Taiwan urges Philippines to lift ban on its citizens over coronavirus fears
Marje Pelayo • February 12, 2020 • 597
TAIWAN (Reuters) – Taiwan urged the Philippines on Tuesday (February 11) to lift a travel ban on Taiwanese imposed after Manila included the island as part of restrictions on people coming from China to control the spread of the coronavirus.
After Italy banned Taiwan flights earlier this month, the Philippines’ Bureau of Immigration late on Monday (February 10) said a travel ban for Taiwanese would take effect immediately and follow the same procedures as in the previously announced restriction that covered China, including Hong Kong and Macau.
More than 115,000 Filipinos live and work in Taiwan, mainly in factories and as household helpers. Taiwan and the Philippines also have close economic and cultural ties, though no formal diplomatic relations as the Philippines, like most countries, only recognizes the government in Beijing and not in Taipei.
Taiwan is entirely separately governed from China, but Beijing claims the island as its own and the World Health Organisation (WHO) includes Taiwan’s own small number of virus cases under China’s.
Taiwan has complained this WHO listing has misled other countries into believing the island poses the same health risk as China and to imposing the same travel and flight bans as China faces. Taiwan has only 18 cases, compared to over 42,000 for China.
Military tensions have also recently spiked between China and the island since Sunday when Taiwan F-16s shadowed Chinese fighters and bombers which flew around the island.
On Monday, Taiwan’s air force scrambled after Chinese jets briefly crossed an unofficial middle line in the Taiwan Strait, which both sides’ forces generally stay on their respective sides. Beijing claims Taiwan as its territory, to be taken by force if needed.
North Korea’s state-run television on Tuesday (July 28) released a video of Pyongyang workers disinfecting the city as the state introduced tougher curbs against the coronavirus, after it locked down the town Kaesong, on the border with the South, to tackle what could be its first publicly confirmed infection.
Strict quarantine measures and the screening of districts were in progress and test kits, protective clothing and medical equipment were being supplied, the North’s KCNA state news agency said.
The measures come after North Korean leader Kim Jong Un declared an emergency on Sunday (July 26) after a person who defected to South Korea three years ago returned across the highly fortified demilitarised zone (DMZ) to Kaesong this month with symptoms of COVID-19, KCNA reported.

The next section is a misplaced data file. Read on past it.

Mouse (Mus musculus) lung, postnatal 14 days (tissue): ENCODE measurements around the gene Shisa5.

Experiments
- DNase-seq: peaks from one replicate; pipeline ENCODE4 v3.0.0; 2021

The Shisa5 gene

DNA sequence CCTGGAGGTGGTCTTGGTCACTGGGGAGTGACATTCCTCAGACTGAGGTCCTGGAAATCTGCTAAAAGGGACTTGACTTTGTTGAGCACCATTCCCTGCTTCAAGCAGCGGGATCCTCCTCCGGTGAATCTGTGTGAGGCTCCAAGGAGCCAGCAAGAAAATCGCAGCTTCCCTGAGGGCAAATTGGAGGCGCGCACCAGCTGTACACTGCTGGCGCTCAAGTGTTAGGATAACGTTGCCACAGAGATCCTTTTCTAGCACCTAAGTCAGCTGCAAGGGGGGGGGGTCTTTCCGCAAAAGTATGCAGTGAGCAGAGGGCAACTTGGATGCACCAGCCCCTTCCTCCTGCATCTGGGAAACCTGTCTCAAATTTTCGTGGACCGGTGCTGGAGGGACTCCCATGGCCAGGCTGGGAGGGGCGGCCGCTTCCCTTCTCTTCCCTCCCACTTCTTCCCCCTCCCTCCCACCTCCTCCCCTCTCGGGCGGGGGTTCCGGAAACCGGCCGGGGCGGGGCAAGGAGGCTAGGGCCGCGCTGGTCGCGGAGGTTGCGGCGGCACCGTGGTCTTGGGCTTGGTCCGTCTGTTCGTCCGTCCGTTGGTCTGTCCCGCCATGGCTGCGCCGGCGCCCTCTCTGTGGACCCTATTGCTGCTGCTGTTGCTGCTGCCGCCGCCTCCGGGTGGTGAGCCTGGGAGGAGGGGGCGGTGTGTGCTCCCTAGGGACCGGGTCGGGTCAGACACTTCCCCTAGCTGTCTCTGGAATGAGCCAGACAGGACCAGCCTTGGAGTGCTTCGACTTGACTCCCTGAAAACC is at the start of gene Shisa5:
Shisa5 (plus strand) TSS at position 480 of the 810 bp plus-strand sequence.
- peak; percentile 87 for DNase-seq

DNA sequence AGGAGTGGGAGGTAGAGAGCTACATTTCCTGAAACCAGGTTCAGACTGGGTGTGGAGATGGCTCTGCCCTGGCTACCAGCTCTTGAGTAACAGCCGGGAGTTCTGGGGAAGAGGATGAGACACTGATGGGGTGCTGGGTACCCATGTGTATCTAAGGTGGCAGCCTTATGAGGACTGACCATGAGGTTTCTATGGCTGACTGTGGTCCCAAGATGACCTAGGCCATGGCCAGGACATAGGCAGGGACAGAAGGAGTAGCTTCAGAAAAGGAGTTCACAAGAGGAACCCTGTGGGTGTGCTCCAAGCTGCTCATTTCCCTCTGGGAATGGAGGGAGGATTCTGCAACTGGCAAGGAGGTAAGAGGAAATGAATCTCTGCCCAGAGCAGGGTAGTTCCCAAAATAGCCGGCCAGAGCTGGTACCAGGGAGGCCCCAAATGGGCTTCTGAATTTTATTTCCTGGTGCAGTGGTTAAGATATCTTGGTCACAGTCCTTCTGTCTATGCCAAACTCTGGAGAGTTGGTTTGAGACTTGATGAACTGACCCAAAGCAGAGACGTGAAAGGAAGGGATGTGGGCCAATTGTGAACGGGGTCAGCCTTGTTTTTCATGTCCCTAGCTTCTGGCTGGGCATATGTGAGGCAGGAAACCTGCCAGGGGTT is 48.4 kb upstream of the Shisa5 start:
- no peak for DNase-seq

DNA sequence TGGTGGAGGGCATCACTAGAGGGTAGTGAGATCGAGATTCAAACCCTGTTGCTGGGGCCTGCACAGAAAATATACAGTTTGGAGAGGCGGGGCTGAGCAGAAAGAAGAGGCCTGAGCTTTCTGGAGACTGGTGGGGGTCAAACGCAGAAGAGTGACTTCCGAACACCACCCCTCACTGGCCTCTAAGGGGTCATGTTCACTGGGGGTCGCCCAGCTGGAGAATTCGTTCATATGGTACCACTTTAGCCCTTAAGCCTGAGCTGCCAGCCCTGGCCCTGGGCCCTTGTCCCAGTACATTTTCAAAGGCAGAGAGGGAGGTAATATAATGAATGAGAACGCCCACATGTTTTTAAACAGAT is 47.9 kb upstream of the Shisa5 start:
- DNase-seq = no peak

Reclusive North Korea had reported testing 1,211 people for the virus as of July 16 with all returning negative results, the World Health Organisation said in a statement sent to Reuters. The report said 696 nationals were under quarantine. (Reuters)
TAIPEI, Taiwan — Taiwan’s Central Epidemic Command Center (CECC) reported on Tuesday (July 28) that it has recorded five new cases of coronavirus disease (COVID-19) among travelers who arrived in the country on Sunday (July 26).
This brings the total number of confirmed COVID-19 cases in Taiwan to 467 since the start of the pandemic early this year.
Out of 467 positive cases, 21 are imported so far.
Of the five new cases, all took the same flight on July 26, four were from the Philippines and one returned from Hong Kong, according to CECC.
The CECC identified the patients as follows:
Male (over 50y/o)
He visited the Philippines for work in March. He returned to Taiwan on July 26 with a slightly elevated temperature at the airport. After the test, he was confirmed positive on July 28.
Male (over 30y/o)
He visited the Philippines for work in January. He noticed abnormality in his sense of smell and taste and sought medical attention in the Philippines on June 16. He took a COVID-19 test the same day, but he tested negative. He returned to Taiwan on July 26 where he voluntarily reported his previous symptoms to airport quarantine officers who then arranged his COVID-19 testing. His test yielded positive results and was confirmed on July 28.
Male/Female (both over 70y/o)
A couple in their 70s who traveled to the Philippines to visit their relatives in January. The two cases returned to Taiwan on July 26. The male patient was asymptomatic while the female patient reported her symptoms to airport quarantine officers before boarding and upon entry to Taiwan. After COVID-19 testing was undertaken, they were taken to a quarantine facility. They were confirmed positive on July 28.
Male (over 30y/o)
He traveled to Hong Kong for work in January and returned to Taiwan on July 26. He voluntarily reported his symptoms to airport quarantine officers who then arranged his COVID-19 testing and he was confirmed positive on July 28.
All five cases are currently in isolation in a hospital for medical treatment.
MANILA, Philippines — The government of Taiwan has extended its trial visa-free entry for nationals of Brunei, the Philippines, Russia and Thailand to further promote its New Southbound Policy.
In a meeting with other related agencies, Taiwan’s Ministry of Foreign Affairs (MOFA) decided to extend the visa-free entry for one year starting August 1 until July 31, 2021.
Likewise, the Project for Simplifying Visa Regulations for High-end Group Tourists from Southeast Asian Countries will continue for another year, lasting until December 31, 2021.
The said adjustments to visa measures are based on previously existing policies, the MOFA stressed and “do not take precedence” over temporary border control measures put in place in response to the coronavirus disease (COVID-19) pandemic.
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